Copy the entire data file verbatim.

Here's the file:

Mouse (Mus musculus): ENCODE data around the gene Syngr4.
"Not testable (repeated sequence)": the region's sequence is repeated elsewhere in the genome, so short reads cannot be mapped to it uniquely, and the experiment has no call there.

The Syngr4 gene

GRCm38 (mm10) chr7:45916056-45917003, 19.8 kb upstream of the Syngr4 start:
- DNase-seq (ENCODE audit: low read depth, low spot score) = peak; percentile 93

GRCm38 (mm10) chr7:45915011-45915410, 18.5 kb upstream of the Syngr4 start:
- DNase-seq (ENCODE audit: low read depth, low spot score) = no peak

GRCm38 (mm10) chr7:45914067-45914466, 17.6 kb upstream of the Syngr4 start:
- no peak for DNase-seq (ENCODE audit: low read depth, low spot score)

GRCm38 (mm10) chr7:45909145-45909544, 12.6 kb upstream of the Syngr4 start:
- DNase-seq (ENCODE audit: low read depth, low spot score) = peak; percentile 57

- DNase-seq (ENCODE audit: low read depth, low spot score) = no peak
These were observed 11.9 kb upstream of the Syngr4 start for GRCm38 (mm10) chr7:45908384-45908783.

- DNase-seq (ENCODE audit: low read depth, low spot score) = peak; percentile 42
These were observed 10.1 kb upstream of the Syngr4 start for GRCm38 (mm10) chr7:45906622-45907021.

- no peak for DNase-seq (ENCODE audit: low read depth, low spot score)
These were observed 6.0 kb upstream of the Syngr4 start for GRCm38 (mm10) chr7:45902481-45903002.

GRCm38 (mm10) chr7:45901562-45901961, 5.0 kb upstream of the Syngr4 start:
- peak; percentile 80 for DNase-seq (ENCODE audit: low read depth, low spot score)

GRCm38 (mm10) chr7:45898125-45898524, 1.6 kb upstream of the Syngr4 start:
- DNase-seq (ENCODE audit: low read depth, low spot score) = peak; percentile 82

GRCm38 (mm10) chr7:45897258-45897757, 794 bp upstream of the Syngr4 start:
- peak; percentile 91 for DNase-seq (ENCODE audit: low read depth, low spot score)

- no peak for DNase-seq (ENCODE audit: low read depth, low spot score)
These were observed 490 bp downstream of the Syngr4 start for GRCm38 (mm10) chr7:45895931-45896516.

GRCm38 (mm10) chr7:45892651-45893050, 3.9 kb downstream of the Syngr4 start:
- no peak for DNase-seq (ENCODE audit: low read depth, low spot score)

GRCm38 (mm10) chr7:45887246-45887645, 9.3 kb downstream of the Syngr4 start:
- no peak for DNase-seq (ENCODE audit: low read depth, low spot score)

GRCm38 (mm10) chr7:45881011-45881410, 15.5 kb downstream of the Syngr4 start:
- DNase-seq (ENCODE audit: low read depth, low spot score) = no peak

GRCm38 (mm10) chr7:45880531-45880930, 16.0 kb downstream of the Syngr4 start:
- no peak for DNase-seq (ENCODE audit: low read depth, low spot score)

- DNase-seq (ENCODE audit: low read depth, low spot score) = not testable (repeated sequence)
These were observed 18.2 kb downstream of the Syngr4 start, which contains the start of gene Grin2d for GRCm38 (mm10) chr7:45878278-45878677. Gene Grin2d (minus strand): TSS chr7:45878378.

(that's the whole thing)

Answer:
Mouse (Mus musculus): ENCODE data around the gene Syngr4.
"Not testable (repeated sequence)": the region's sequence is repeated elsewhere in the genome, so short reads cannot be mapped to it uniquely, and the experiment has no call there.

The Syngr4 gene

GRCm38 (mm10) chr7:45916056-45917003, 19.8 kb upstream of the Syngr4 start:
- DNase-seq (ENCODE audit: low read depth, low spot score) = peak; percentile 93

GRCm38 (mm10) chr7:45915011-45915410, 18.5 kb upstream of the Syngr4 start:
- DNase-seq (ENCODE audit: low read depth, low spot score) = no peak

GRCm38 (mm10) chr7:45914067-45914466, 17.6 kb upstream of the Syngr4 start:
- no peak for DNase-seq (ENCODE audit: low read depth, low spot score)

GRCm38 (mm10) chr7:45909145-45909544, 12.6 kb upstream of the Syngr4 start:
- DNase-seq (ENCODE audit: low read depth, low spot score) = peak; percentile 57

- DNase-seq (ENCODE audit: low read depth, low spot score) = no peak
These were observed 11.9 kb upstream of the Syngr4 start for GRCm38 (mm10) chr7:45908384-45908783.

- DNase-seq (ENCODE audit: low read depth, low spot score) = peak; percentile 42
These were observed 10.1 kb upstream of the Syngr4 start for GRCm38 (mm10) chr7:45906622-45907021.

- no peak for DNase-seq (ENCODE audit: low read depth, low spot score)
These were observed 6.0 kb upstream of the Syngr4 start for GRCm38 (mm10) chr7:45902481-45903002.

GRCm38 (mm10) chr7:45901562-45901961, 5.0 kb upstream of the Syngr4 start:
- peak; percentile 80 for DNase-seq (ENCODE audit: low read depth, low spot score)

GRCm38 (mm10) chr7:45898125-45898524, 1.6 kb upstream of the Syngr4 start:
- DNase-seq (ENCODE audit: low read depth, low spot score) = peak; percentile 82

GRCm38 (mm10) chr7:45897258-45897757, 794 bp upstream of the Syngr4 start:
- peak; percentile 91 for DNase-seq (ENCODE audit: low read depth, low spot score)

- no peak for DNase-seq (ENCODE audit: low read depth, low spot score)
These were observed 490 bp downstream of the Syngr4 start for GRCm38 (mm10) chr7:45895931-45896516.

GRCm38 (mm10) chr7:45892651-45893050, 3.9 kb downstream of the Syngr4 start:
- no peak for DNase-seq (ENCODE audit: low read depth, low spot score)

GRCm38 (mm10) chr7:45887246-45887645, 9.3 kb downstream of the Syngr4 start:
- no peak for DNase-seq (ENCODE audit: low read depth, low spot score)

GRCm38 (mm10) chr7:45881011-45881410, 15.5 kb downstream of the Syngr4 start:
- DNase-seq (ENCODE audit: low read depth, low spot score) = no peak

GRCm38 (mm10) chr7:45880531-45880930, 16.0 kb downstream of the Syngr4 start:
- no peak for DNase-seq (ENCODE audit: low read depth, low spot score)

- DNase-seq (ENCODE audit: low read depth, low spot score) = not testable (repeated sequence)
These were observed 18.2 kb downstream of the Syngr4 start, which contains the start of gene Grin2d for GRCm38 (mm10) chr7:45878278-45878677. Gene Grin2d (minus strand): TSS chr7:45878378.